That would change, however, under a proposal that Democrats are considering that would tax unrealized gains each year as if the underlying asset had been sold. Forbes estimates that Tesla founder Elon Musk’s net worth rose by $126 billion last year as his company’s stock price soared, but he surely paid almost no tax on that because he never sold the stock. Biden’s plan would tax all of that rise, netting the federal government about $30 billion. Do the same for all the nation’s billionaires, and the feds could pull in loads of cash without disturbing their lavish lifestyles.
If that sounds too good to be true, it’s because it is. To start, not all assets are as easy to value as publicly traded stocks. Privately held companies, such as Charles Koch’s Koch Industries, are notoriously difficult to value. Rare but valuable items are even more difficult to fix an annual price. Someone who owns a Leonardo da Vinci or Picasso artwork likely paid more than $100 million for it at auction, but it’s almost impossible to assess what a unique work of art would sell for at the end of each tax year. Billionaires are precisely the people with the motive and the means to hire the best tax lawyers to fight the Internal Revenue Service at every step of the way, surely subjecting each tax return to excruciatingly long and expensive audits.
Then there’s the question of what to do with capital losses. Expensive assets can go down in value, too, and billionaires would rightly insist that the IRS account for those reversals of fortune. This would lead to some politically uncomfortable acts if, say, a market downturn coincides with the end of the tax year, as happened during the Great Recession. The U.S. stock market declined by roughly a third in 2008, with the low point at year’s end — exactly when valuations for an unrealized gain tax would be determined. This would have led to billionaires marking up massive amounts of unrealized losses. Would the IRS have to issue multi-billion dollar refund checks to return the billionaires’ quarterly estimated tax payments from earlier in the year? No president will want to be in charge when their IRS has to give billions of dollars back to Warren Buffett or Bill Gates.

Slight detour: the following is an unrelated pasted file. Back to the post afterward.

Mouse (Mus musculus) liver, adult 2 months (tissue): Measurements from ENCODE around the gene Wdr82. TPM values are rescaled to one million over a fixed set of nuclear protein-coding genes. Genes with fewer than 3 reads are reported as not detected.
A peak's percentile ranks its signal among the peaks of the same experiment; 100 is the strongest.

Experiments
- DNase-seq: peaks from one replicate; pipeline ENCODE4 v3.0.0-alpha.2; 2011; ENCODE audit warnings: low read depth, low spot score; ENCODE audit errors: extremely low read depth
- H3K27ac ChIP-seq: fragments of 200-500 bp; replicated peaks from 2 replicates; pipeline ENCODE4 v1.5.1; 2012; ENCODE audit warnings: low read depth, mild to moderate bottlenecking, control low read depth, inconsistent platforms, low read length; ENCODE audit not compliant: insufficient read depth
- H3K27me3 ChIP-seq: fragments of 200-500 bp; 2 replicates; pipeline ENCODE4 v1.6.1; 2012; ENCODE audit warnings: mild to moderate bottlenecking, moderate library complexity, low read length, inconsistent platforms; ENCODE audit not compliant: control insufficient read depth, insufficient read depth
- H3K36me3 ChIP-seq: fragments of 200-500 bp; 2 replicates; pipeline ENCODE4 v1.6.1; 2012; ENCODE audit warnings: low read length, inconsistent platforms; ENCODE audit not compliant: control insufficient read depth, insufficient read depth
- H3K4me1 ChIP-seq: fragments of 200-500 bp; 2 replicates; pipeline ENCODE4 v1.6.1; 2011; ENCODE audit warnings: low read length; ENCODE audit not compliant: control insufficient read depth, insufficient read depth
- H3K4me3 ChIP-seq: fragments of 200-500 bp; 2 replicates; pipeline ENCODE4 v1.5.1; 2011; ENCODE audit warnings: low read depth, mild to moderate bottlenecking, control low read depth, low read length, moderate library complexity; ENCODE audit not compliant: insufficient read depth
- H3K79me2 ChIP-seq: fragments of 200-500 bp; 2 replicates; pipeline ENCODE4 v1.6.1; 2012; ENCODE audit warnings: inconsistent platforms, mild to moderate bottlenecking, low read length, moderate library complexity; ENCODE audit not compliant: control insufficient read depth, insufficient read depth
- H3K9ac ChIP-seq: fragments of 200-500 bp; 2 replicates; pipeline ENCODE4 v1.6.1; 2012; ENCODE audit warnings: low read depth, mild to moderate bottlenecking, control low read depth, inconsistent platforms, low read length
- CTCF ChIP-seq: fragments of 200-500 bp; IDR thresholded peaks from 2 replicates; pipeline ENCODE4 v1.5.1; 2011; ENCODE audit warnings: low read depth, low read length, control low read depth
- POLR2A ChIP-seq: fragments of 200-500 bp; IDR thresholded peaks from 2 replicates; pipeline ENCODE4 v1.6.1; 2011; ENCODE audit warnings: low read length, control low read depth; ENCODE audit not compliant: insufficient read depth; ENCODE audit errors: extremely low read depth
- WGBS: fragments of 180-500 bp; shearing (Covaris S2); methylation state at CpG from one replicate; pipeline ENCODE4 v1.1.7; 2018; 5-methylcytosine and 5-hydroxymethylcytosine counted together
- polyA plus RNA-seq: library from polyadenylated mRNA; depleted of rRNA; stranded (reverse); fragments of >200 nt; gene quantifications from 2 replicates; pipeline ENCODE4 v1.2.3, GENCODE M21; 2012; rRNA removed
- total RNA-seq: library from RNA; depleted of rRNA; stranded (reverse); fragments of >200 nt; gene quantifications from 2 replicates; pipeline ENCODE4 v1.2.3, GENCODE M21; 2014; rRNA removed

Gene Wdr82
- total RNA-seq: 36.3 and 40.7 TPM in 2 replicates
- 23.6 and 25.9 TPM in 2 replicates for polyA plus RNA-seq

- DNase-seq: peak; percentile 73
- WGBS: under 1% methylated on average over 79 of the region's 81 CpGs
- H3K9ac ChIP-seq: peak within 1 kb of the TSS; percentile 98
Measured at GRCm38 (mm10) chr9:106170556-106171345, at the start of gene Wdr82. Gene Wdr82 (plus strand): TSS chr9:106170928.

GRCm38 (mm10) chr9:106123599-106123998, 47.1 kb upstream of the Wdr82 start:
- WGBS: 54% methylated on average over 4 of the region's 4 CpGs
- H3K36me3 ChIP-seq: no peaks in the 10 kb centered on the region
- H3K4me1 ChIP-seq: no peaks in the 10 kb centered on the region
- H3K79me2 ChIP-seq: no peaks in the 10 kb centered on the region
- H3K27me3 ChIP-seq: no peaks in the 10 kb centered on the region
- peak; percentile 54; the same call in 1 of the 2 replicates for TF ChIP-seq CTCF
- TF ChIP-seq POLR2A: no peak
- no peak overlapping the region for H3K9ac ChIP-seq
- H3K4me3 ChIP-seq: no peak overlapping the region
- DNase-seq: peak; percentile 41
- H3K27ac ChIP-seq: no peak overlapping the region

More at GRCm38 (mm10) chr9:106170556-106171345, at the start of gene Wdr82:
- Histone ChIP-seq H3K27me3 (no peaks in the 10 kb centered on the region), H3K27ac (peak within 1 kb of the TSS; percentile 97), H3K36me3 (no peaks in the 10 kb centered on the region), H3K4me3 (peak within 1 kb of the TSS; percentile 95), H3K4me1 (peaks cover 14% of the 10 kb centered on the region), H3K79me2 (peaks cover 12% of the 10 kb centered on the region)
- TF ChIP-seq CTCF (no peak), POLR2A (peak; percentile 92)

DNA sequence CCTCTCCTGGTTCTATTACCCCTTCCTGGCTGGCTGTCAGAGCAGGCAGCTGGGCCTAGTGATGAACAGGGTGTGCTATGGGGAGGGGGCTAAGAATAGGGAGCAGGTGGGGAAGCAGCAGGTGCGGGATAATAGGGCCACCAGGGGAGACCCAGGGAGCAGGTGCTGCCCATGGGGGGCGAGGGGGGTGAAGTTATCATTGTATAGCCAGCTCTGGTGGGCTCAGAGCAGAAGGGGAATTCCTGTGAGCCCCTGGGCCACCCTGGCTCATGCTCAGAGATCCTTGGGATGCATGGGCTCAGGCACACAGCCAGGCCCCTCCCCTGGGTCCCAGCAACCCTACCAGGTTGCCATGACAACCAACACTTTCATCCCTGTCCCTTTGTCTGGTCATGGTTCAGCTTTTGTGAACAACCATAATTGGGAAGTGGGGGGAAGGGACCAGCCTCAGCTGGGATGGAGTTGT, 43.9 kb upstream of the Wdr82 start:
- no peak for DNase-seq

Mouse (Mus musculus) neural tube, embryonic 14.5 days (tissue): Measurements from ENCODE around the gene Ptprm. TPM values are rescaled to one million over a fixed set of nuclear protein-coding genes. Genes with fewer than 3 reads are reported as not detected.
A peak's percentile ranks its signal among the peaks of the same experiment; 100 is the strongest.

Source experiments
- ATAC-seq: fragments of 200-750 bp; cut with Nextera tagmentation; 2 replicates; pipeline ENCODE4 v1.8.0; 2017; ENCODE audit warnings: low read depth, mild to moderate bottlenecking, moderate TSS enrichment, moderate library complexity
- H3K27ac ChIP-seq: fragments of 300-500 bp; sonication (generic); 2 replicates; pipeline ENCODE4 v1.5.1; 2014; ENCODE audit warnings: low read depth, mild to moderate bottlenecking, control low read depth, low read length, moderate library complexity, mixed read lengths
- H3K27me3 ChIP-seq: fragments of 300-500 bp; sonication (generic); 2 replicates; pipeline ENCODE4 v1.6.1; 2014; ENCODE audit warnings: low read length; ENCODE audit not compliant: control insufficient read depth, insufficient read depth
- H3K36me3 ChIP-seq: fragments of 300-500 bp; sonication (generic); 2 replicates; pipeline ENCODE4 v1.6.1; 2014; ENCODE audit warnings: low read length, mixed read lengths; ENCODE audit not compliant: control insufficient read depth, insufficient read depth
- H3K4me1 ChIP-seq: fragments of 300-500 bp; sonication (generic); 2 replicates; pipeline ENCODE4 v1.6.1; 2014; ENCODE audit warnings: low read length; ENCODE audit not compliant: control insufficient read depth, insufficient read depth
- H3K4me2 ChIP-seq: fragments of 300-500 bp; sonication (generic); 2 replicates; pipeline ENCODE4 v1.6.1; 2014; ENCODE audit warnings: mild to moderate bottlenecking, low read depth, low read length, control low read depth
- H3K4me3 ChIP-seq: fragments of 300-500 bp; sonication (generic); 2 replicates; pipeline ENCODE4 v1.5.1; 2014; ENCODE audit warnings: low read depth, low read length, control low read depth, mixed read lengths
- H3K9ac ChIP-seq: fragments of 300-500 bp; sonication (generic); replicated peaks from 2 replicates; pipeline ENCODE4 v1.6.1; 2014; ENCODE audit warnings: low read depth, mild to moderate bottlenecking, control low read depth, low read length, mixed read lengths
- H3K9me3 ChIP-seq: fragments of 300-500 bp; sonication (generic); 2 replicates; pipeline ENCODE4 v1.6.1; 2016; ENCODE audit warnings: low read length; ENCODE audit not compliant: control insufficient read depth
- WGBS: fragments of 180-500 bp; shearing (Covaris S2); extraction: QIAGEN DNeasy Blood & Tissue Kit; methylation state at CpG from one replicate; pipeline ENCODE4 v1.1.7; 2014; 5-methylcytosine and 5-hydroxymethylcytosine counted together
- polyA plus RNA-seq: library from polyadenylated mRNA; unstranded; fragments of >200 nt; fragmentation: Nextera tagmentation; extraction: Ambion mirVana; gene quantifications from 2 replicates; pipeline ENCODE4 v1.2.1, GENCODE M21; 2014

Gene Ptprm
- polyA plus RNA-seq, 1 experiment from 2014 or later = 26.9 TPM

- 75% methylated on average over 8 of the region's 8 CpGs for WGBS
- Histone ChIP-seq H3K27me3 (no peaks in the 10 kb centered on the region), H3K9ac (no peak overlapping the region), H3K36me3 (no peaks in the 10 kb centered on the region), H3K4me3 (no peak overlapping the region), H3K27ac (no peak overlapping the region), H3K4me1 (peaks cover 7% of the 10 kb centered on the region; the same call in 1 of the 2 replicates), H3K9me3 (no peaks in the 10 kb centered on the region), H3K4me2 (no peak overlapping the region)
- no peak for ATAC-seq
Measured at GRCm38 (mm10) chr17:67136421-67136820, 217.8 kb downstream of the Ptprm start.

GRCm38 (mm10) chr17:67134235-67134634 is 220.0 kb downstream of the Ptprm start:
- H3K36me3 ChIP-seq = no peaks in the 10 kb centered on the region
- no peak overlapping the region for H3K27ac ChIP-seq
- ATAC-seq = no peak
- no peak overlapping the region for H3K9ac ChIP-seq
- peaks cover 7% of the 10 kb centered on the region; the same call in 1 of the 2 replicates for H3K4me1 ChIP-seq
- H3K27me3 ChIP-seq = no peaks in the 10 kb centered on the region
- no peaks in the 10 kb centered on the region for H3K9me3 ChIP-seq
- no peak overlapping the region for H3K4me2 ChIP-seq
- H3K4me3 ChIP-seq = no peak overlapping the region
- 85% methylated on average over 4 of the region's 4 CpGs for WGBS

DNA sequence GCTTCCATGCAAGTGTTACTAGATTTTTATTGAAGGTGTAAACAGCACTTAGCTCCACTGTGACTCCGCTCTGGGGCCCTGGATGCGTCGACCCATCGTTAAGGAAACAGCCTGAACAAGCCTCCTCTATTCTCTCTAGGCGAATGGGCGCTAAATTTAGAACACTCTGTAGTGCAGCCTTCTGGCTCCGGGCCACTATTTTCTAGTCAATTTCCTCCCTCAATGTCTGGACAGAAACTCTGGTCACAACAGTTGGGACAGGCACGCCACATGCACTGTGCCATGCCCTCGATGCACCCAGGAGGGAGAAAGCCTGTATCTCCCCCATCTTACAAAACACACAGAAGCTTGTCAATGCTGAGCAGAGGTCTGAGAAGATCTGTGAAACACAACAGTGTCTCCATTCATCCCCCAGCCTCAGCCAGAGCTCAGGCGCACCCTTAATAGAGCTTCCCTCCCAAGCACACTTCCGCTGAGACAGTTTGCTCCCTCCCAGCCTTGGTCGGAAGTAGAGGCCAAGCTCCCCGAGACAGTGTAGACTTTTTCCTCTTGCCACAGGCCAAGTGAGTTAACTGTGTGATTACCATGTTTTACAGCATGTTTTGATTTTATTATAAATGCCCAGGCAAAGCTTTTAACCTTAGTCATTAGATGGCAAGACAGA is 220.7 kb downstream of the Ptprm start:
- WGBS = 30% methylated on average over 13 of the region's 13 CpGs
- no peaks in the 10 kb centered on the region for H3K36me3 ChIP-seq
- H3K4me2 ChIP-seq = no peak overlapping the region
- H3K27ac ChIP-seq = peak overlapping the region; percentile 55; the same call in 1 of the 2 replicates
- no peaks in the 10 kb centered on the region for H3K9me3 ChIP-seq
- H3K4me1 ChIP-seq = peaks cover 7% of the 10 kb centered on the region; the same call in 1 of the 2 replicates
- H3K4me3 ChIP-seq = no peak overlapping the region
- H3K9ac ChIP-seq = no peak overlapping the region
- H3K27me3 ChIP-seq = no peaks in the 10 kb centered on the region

The Constitution may not even permit taxation of unrealized gains. The 16th Amendment authorizes taxation of “income,” and the definition of that seemingly simple word has spawned a long history of complicated case law. Whether something is defined as income often has to do with whether a person has complete control over a source of money that can then be used in trade to purchase or invest as one sees fit. Unrealized gains don’t fit under that rubric because the wealth is on paper, not in the hands of the owner to use as she wants. In 1920, the Supreme Court ruled that stock dividends or splits can’t be taxed because they are not income. That is just one example of a torturous series of cases that the Supreme Court would inevitably have to consider to determine if Congress even has the power to tax unrealized gains.
If Congress does have that power, however, it will only be a matter of time before lawmakers apply the tax to ordinary Americans. Anyone who owns a house or has a retirement account has unrealized capital gains. Billionaires get all the attention, but the real money is in the hands of the broader public, as the collective value of real estate and mutual funds dwarfs what the nation’s uber-wealthy hold. The government would love to get 25 percent of your 401(k)’s annual rise, and our nation’s massive annual deficits and cumulative debt means it will need that money sooner rather than later.
Taxing unrealized capital gains will unlock a Pandora’s box of problems. Better to keep them under lock and key.